29 février 2024

Rare Disease Day: Celebrating progress and hope for the future

Rare Disease Day: Celebrating progress and hope for the future

Oren Cohen, MD, Chief Medical Officer and President, Clinical Pharmacology

February 29 is Rare Disease Day, fittingly on the rarest of days (leap year). It is a day to raise awareness about rare diseases, an area which is important to so many of our efforts in drug development. Although rare diseases are rare by definition, collectively there are more than 300 million people living with a rare disease in the world today[1]. These diseases disproportionately affect children (about 50 % of rare disease patients are children)[2]. This has been recognized for more than a century, and below you can see a landmark publication by Dr. Archibald Garrod from St. Bart’s and the Great Ormond Street Hospital for Sick Children, published on July 4, 1908 in The Lancet.


Garrod's lectures and article discussed albinism, alkaptonuria, cystinuria and pentosuria. Biochemical abnormalities that were associated with disease states and also had a familial component were discovered and catalogued for decades, adding to Garrod's initial list. Following the discovery of DNA as the genetic material by Avery, MacLeod and McCarty in 1944, a new era of discovery ensued. Dr. Victor McKusick, at Johns Hopkins University, championed the genetic basis of heritable rare diseases, and foreshadowed the human genome project.

So much progress has been made in recent times. In the U.S., the Orphan Drug Act has stimulated tremendous growth in the discovery and development of treatments for rare and orphan diseases. Over time, treatment strategies have evolved from enzyme replacement to correcting genetic mutations. For example, the treatment of infants with Spinal Muscular Atrophy (SMA) has been completely revolutionized over the last seven years, with two splicing modifiers and one gene replacement therapy now approved. Prior to the approval of these treatments, SMA was highly fatal by age 2-3; however, these treatments are leading to dramatic increases in longevity and quality of life that are still being evaluated. Similar exciting advances are being made with diseases such as Transthyretin Amyloid Cardiomyopathy, Hemophilia A, Sickle Cell Disease and many others.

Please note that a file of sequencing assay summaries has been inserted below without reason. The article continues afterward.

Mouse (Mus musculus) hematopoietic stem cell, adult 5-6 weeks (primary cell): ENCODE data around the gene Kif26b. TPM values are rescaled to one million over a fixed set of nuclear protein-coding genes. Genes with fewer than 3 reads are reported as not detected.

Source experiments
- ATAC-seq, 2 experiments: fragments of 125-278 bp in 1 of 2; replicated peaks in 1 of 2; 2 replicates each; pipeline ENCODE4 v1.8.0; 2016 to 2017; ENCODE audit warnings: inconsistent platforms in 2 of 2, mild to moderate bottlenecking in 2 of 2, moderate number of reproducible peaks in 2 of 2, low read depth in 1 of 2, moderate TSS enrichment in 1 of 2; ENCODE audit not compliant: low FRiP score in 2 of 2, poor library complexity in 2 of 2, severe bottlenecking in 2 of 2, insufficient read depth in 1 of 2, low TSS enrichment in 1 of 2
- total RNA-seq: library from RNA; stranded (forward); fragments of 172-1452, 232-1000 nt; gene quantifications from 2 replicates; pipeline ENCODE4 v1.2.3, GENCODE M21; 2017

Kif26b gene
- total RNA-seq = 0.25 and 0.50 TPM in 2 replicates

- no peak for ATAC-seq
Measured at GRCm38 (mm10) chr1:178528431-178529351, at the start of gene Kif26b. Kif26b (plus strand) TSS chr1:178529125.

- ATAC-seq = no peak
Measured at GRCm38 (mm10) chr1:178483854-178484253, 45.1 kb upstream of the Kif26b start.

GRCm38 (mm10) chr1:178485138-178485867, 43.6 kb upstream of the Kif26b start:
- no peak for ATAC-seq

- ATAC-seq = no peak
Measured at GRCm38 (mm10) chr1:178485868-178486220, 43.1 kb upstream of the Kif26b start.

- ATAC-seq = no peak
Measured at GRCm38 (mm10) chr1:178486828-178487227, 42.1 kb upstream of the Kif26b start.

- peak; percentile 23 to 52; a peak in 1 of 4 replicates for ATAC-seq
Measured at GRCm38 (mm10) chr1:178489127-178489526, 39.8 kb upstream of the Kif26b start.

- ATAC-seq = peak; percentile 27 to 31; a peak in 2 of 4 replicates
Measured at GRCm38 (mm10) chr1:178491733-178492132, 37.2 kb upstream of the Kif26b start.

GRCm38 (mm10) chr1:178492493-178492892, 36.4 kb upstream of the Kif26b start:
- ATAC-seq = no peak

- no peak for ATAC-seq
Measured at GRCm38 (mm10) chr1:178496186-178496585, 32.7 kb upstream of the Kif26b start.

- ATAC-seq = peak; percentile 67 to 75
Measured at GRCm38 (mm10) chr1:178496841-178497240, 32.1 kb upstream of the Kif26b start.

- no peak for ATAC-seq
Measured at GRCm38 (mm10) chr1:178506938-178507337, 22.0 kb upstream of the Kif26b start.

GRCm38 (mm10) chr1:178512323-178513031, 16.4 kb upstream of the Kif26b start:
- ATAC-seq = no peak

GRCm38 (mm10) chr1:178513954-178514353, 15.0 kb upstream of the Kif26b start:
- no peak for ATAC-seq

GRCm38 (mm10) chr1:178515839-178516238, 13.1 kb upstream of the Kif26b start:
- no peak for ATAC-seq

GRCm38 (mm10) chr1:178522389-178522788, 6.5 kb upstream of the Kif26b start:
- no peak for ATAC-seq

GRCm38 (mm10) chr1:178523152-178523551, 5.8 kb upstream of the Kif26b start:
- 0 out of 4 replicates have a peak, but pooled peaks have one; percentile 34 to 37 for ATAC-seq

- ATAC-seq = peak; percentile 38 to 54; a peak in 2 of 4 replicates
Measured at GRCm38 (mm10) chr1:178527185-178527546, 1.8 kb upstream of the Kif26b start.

Last year, 50 % of all new drug approvals by the U.S. Food and Drug Administration were for rare diseases[1]. And, with the acceleration of cell and gene therapies, we can expect continued breakthroughs that will dramatically improve survival and quality of life in diseases that currently have devastating consequences.

Rare Disease Day serves as a reminder of the progress made in understanding and treating rare diseases. From the past to the present, we've seen remarkable advancements and we're moving toward a future where no disease is too rare to be ignored. Let's keep supporting those affected and working toward a world where everyone, regardless of their condition, has access to life-changing treatments. Together, we can turn this day of awareness into a beacon of hope for millions around the globe.

Learn more about our Rare Diseases, Advanced Therapies and Pediatrics Team (RAPT) and how we support complex and novel clinical trials.


[1] Nguengang Wakap, S., Lambert, DM, Olry, A. et al. Estimating cumulative point prevalence of rare diseases: analysis of the Orphanet database. Eur J Hum Genet 28, 165-173 (2020). https:/,1/s41431-019-0508-0

[2] Batshaw ML, Groft SC, Krischer JP. Research into rare diseases of childhood. JAMA. 2014 May 7;311 (17): 1729-30. doi: 10,1/jama.2013.285873. PMID: 24794360; PMCID: PMC6441966.

[3] Garrod, AE. "The Croonian Lectures on Inborn Errors of Metabolism." The Lancet, vol. 172, no. 4427, 1908, pp. 1-7. ISSN 0140-6736. doi: 10,1/S0140-6736(01)78432-6.

[4] FDA. “FDA Approves Many New Drugs in 2023 That Will Benefit Patients and Consumers.” FDA Voices, U.S. Food and Drug Administration, %20of,received%20an%20orphan%2Ddrug%20designation Accessed 20 February 2024.


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